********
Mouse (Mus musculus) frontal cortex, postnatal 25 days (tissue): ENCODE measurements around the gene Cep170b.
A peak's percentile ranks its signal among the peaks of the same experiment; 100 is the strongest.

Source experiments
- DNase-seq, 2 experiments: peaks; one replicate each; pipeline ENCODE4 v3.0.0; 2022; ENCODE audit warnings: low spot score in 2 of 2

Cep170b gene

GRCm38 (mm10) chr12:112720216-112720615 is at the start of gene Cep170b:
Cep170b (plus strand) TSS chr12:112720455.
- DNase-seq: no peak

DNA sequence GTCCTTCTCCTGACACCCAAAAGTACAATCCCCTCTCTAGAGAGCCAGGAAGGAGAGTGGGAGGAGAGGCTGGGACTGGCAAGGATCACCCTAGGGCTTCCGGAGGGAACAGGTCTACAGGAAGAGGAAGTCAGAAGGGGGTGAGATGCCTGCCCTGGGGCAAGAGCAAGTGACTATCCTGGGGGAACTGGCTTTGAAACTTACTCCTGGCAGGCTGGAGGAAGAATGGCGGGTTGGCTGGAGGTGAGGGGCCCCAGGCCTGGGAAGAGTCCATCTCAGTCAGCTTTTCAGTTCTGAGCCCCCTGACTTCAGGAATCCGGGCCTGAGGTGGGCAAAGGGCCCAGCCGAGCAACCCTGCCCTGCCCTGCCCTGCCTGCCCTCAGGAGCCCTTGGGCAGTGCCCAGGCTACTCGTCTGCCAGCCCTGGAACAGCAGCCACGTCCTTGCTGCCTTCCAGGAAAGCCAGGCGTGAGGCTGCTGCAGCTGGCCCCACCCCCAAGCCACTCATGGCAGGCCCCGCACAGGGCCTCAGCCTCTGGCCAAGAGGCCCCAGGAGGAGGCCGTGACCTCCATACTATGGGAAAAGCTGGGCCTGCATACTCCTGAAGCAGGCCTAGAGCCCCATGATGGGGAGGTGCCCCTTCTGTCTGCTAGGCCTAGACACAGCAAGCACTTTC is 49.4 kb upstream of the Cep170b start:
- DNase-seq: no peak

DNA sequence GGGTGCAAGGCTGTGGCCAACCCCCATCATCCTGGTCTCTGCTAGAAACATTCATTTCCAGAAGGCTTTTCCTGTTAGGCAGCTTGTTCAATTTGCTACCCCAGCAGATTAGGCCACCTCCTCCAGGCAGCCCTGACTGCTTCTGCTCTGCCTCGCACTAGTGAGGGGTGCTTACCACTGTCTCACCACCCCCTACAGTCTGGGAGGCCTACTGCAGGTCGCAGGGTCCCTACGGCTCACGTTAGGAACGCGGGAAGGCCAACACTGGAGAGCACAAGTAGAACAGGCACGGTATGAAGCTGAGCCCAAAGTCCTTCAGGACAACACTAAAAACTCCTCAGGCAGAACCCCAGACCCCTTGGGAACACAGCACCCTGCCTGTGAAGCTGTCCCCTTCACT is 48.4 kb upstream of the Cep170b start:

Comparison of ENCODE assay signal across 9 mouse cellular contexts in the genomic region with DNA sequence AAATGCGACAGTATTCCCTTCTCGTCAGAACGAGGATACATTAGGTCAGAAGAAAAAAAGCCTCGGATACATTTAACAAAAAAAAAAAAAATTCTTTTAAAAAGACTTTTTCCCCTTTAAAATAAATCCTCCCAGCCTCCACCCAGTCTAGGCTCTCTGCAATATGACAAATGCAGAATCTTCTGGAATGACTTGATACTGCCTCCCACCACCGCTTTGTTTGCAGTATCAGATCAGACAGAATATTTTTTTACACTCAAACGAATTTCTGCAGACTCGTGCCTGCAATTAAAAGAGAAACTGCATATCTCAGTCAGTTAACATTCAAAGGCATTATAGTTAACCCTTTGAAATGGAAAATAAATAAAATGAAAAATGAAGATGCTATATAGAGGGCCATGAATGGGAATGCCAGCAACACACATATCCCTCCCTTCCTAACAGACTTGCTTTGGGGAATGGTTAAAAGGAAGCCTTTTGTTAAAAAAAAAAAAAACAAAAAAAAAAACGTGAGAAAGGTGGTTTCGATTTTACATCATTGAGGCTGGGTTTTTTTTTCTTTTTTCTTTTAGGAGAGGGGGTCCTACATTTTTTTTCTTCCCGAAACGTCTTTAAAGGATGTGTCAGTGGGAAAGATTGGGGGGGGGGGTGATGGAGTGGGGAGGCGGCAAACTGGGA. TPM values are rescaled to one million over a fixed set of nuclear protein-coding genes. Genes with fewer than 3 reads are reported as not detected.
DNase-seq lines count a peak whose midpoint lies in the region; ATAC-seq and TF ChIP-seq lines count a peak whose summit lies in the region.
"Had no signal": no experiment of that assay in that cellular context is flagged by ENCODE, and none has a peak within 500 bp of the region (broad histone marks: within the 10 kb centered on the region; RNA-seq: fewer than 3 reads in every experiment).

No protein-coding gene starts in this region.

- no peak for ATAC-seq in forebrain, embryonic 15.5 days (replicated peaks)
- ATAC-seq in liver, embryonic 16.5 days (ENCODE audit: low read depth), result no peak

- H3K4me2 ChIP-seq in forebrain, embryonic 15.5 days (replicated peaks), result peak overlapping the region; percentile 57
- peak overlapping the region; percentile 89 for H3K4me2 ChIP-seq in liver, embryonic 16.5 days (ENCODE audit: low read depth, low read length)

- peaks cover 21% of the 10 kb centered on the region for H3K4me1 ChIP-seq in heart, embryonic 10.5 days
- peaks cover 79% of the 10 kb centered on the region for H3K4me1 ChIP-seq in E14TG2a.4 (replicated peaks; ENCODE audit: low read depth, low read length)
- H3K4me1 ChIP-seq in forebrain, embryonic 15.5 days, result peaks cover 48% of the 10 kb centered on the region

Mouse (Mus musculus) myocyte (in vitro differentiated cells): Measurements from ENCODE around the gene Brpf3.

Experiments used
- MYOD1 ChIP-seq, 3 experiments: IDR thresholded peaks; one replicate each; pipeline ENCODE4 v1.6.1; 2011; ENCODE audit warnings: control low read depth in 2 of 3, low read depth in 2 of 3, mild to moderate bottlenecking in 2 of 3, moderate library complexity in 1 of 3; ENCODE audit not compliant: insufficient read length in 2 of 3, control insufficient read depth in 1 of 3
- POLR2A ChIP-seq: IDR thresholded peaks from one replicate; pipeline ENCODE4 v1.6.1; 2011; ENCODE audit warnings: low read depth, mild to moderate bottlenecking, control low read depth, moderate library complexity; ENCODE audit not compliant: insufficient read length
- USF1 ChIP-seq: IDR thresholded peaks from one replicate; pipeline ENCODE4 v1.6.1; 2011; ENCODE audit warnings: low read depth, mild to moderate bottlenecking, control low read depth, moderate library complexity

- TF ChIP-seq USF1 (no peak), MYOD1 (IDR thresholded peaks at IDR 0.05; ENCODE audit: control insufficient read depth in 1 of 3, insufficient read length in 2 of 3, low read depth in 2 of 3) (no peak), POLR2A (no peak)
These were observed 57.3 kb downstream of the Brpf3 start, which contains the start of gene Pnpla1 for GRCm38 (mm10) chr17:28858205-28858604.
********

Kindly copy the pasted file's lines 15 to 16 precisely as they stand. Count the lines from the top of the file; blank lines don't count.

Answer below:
No protein-coding gene starts in this region.

- no peak for ATAC-seq in forebrain, embryonic 15.5 days (replicated peaks)